Here is one of the prettier fast breaks Denver has run all season. It comes off a turnover which is critical when obtaining these opportunities. Jeff Green does a great job of pushing the ball down to the furthest teammate. He could give it to the closest teammate in Will Barton, but that might take the possession longer to develop. So he gives it to Gordon and they immediately have a three on one. From here it’s a game of hot potato and it’s a beauty. Immediately after he receives the pass, Gordon wisely tosses it to Jokic which forces the only Clipper defender to turn his back on the ball. They put him in the spin cycle with great ball movement, Jackson then commits to Gordon, and AG gives a beautiful touch pass to Jokic to finish the deal.
This play is just good offense taking advantage of bad defense. Malik Monk is going to shade Barton’s way which leaves Monte wide open as he sprints down the floor. Once Monte receives the pass, it’s a chess game between him and LeBron. Monte wisely reads his body momentum and at the exact moment LeBron jabs to the inside, Morris tosses it to Green for the wide-open three. At any moment but especially at the end of a quarter, these are important shots to make because they are so wide open. Malik Monk makes a mistake by ignoring Monte at the half-court line and Morris makes him pay for it.
The strength of late has been efficient shot-making. Over their last seven games, the Nuggets lead the league in field goal percentage, three-point percentage, and are second in scoring with 121.4 PPG. Jokic always appears to put his teammates in the best position to score but now those teammates are converting. Over that seven-game stretch, they have 9 players shooting above 40% from three. Sure, Markus Howard only played in one of those games but nine sounds better than eight. With injuries to both of their best shooters, the Nugget offense needed a surge like this and it is manifesting itself in wins.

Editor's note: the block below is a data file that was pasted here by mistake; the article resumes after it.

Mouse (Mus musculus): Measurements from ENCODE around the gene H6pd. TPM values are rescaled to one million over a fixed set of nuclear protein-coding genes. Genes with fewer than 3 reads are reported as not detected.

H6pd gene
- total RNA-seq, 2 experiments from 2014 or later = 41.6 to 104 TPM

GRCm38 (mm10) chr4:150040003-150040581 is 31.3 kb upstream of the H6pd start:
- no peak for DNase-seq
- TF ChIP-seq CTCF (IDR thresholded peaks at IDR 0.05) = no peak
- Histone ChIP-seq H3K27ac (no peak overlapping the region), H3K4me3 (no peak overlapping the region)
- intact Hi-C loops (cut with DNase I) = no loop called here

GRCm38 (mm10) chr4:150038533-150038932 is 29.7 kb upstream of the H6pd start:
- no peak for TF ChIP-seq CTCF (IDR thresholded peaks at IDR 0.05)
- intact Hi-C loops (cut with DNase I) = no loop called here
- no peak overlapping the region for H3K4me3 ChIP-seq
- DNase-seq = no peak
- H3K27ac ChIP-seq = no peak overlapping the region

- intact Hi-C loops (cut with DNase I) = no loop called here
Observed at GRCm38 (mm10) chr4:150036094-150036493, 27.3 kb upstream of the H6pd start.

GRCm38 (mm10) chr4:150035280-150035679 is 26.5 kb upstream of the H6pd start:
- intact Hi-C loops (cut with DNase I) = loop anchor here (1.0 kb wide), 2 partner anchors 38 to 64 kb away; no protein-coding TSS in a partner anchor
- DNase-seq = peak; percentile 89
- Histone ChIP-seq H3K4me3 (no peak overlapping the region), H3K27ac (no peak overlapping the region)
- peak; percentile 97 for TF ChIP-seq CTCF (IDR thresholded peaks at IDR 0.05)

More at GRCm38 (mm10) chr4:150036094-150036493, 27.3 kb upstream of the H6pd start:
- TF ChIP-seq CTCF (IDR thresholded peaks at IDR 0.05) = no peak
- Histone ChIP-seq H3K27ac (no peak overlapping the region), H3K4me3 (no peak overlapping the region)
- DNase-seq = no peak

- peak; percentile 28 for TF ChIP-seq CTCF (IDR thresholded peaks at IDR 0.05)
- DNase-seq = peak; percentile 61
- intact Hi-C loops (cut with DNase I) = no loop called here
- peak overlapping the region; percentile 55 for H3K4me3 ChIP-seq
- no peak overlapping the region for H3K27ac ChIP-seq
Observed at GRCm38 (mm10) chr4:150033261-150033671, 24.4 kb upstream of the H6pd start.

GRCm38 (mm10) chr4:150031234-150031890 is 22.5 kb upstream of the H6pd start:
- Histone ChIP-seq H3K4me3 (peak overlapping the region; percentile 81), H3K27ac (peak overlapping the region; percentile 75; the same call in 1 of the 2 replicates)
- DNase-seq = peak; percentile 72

Usually, LeBron is toying with defenders but he’s on the wrong end of this one. Jokic completely baits him and it ends with an open three. The play starts with Morris giving it up to Jokic and immediately LeBron jabs toward the big man. I don’t know for sure, but this movement possibly gave Jokic the idea, “I’m about to do LeBron dirty with this one.” With that jab step, Jokic recognizes LeBron will double if he drives to the basket. So Jokic fakes a pass causing another jab in the opposite direction, then he drives to the hoop. At this point, LeBron thinks Jokic is taking it to the lane but Jokic has the upper hand. He sees LeBron planted in the paint, quickly kicks it out to Green, and by that time it’s too late for LeBron to recover.
These are luxury shots. When you don’t make them it hurts your team because you could have had a better shot but when they do go in, it strikes fear in the opponent. Off the missed shot Jokic quickly kicks it to a wide-open Morris. Notice the action of Jeff Green within the arc. He holds off Monte’s defender giving him plenty of time and room. It looks like an easy shot to make because it is so open but transition threes are tough. Monte has to make sure he balances himself after running down the court which is easier said than done. He does a great job of that, thus the shot is pure.
Scheming open shots
This is where the genius of Nikola Jokic and Michael Malone reveals itself. Malone knows if he draws a play, Jokic will get it to the right man which is a blessing for a coach. The Nuggets are one of the best ball movement teams and that is facilitated by the coach-player relationship Malone and Jokic have. Currently, Denver ranks 4th in assists at 26.8 per game, but in January they are the leader.
The majority of these types of plays are more easily witnessed at the start of the game and towards the end of quarters. This possession is at the end of the first half and it’s a beauty. Barton and Morris run a screen and roll in which Barton is doubled, so he gives it to Jokic. Since Nurkic helped on the Barton action, it forces Covington to roll into the paint and help. This gives Jeff Green two options since it’s his man that left to help. He can stay at the three-point line or drive into the paint and he wisely picks the ladder. It’s an easier pass for Jokic but it also yields the most efficient shot. Jokic then dumps it to Green and Uncle Jeff punches it on Nurkic.
This is Michael Malone at work here. This is a set play they practice and run quite often. There are other options to this play if Barton is covered but it works to perfection here. They start out with two guys at opposite ends of the nail which they do a lot. Morris then tosses it to Green but as this pass is happening, Barton is getting ready to fly off this screen from Jokic. Nikola sets a great screen, Barton rubs shoulders with Jokic which is what you’re taught to do, and it forces Barton’s man to run right into Jokic. Ibaka doesn’t even notice Barton cutting to the rim and it is easy money from there.